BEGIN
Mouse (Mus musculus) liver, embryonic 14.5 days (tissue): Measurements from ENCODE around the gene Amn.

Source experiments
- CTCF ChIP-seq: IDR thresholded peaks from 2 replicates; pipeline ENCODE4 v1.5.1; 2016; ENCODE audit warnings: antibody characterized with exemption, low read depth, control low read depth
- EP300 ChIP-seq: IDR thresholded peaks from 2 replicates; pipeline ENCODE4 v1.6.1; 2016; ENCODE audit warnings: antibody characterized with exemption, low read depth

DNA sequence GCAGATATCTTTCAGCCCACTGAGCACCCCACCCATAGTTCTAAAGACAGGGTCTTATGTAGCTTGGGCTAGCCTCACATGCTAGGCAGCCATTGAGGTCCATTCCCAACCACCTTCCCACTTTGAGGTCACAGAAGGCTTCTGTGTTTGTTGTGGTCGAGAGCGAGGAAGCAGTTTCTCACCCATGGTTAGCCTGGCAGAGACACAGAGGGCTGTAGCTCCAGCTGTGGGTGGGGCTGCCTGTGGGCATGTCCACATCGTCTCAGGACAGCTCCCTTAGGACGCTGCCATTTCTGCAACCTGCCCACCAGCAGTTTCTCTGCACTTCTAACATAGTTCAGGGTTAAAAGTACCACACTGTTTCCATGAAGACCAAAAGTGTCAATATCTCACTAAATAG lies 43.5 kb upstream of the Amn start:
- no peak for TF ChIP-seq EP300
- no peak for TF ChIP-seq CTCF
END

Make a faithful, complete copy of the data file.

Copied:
Mouse (Mus musculus) liver, embryonic 14.5 days (tissue): Measurements from ENCODE around the gene Amn.

Source experiments
- CTCF ChIP-seq: IDR thresholded peaks from 2 replicates; pipeline ENCODE4 v1.5.1; 2016; ENCODE audit warnings: antibody characterized with exemption, low read depth, control low read depth
- EP300 ChIP-seq: IDR thresholded peaks from 2 replicates; pipeline ENCODE4 v1.6.1; 2016; ENCODE audit warnings: antibody characterized with exemption, low read depth

DNA sequence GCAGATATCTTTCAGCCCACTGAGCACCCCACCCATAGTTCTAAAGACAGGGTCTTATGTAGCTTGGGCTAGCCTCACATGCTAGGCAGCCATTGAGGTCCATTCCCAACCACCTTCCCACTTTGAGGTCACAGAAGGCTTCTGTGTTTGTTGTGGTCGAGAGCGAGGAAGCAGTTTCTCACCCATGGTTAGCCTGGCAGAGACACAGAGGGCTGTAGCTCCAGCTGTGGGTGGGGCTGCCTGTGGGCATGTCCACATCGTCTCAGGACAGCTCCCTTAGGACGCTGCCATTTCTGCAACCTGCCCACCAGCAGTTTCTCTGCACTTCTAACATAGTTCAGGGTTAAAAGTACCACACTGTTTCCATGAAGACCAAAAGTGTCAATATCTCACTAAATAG lies 43.5 kb upstream of the Amn start:
- no peak for TF ChIP-seq EP300
- no peak for TF ChIP-seq CTCF